At Injini, we have tried to select startups that are developing solutions that address core teaching and learning issues in African countries. In particular, our focus is on developing ed-tech that improves literacy and numeracy, trains better teachers, and equips students with useful vocational skills for future employment. These are the main areas of education we feel that ed-tech can add the most value in the local context.

eLimu, for example, is improving the literacy of children in Kenya through tablet-based reading practice used by teachers and students. In the same country, M-Shule is boosting literacy and numeracy through adaptive practice on smartphones. And Slatecube is addressing employability directly with a platform that provides students with free online courses and links them with potential employers based on the results of end-of-course tests.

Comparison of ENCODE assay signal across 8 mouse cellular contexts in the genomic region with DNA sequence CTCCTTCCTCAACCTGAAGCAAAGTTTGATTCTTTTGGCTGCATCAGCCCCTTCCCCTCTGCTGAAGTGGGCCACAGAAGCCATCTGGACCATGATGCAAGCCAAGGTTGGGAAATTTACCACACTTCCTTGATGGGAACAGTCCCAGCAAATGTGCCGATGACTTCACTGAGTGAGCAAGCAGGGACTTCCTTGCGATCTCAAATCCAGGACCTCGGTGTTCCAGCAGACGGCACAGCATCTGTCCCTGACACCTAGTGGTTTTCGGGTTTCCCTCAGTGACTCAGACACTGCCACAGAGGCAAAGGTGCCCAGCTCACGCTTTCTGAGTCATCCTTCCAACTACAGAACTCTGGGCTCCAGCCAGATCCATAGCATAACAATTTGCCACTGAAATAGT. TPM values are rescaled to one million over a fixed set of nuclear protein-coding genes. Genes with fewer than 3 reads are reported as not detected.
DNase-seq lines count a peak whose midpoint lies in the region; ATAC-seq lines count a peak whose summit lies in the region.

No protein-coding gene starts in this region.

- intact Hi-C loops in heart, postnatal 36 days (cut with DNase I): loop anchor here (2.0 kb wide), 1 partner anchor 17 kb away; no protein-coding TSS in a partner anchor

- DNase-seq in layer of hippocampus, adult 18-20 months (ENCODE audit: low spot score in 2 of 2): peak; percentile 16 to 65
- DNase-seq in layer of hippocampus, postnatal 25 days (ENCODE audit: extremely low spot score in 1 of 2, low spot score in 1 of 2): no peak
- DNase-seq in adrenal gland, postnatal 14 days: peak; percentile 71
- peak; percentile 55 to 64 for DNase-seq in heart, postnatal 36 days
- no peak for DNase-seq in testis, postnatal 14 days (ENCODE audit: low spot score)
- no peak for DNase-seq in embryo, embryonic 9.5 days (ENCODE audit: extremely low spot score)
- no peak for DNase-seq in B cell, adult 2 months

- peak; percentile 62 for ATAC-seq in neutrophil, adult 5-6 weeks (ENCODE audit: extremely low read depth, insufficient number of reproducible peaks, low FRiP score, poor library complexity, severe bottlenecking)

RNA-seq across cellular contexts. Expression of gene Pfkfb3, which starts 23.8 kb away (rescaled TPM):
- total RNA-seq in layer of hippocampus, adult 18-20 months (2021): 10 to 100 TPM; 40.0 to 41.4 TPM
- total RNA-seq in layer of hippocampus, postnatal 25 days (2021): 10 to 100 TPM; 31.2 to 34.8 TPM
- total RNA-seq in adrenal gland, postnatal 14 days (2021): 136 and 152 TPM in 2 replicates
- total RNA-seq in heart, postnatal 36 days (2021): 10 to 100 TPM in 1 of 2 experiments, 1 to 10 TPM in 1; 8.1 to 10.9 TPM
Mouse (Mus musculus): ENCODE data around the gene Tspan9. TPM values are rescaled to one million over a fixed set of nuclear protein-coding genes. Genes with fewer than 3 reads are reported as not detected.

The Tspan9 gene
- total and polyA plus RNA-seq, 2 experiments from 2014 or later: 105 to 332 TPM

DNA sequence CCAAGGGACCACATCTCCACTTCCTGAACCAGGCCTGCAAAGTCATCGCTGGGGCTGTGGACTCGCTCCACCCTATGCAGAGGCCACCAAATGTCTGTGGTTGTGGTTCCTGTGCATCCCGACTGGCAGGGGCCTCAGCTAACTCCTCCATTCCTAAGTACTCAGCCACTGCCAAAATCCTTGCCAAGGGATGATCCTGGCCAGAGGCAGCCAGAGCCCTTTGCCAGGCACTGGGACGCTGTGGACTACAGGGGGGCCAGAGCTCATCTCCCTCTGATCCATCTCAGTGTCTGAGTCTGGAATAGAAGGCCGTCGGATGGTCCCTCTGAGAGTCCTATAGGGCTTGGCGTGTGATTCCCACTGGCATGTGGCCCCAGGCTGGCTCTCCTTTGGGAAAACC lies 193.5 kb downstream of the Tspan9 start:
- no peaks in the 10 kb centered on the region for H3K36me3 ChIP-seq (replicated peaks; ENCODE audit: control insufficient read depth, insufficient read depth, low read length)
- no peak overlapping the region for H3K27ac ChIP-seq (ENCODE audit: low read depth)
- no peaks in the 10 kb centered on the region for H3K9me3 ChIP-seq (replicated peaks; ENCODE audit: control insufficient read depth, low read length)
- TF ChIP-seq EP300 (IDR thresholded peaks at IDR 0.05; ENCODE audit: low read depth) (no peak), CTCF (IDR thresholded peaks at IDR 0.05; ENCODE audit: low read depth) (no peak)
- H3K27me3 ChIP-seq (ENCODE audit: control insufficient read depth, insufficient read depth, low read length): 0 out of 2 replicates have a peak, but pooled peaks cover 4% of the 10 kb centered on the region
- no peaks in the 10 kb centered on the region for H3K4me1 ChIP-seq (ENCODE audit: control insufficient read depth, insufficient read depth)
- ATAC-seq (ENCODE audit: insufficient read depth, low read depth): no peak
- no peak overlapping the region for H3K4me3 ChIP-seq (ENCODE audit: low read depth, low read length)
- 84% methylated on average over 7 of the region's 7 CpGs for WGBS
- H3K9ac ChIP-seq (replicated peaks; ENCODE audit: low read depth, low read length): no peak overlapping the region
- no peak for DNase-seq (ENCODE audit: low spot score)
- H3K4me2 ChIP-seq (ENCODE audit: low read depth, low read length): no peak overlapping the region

That being said, it is clear that ed-tech innovation alone will not be enough to fully address these challenges.

AS: What other interventions are necessary?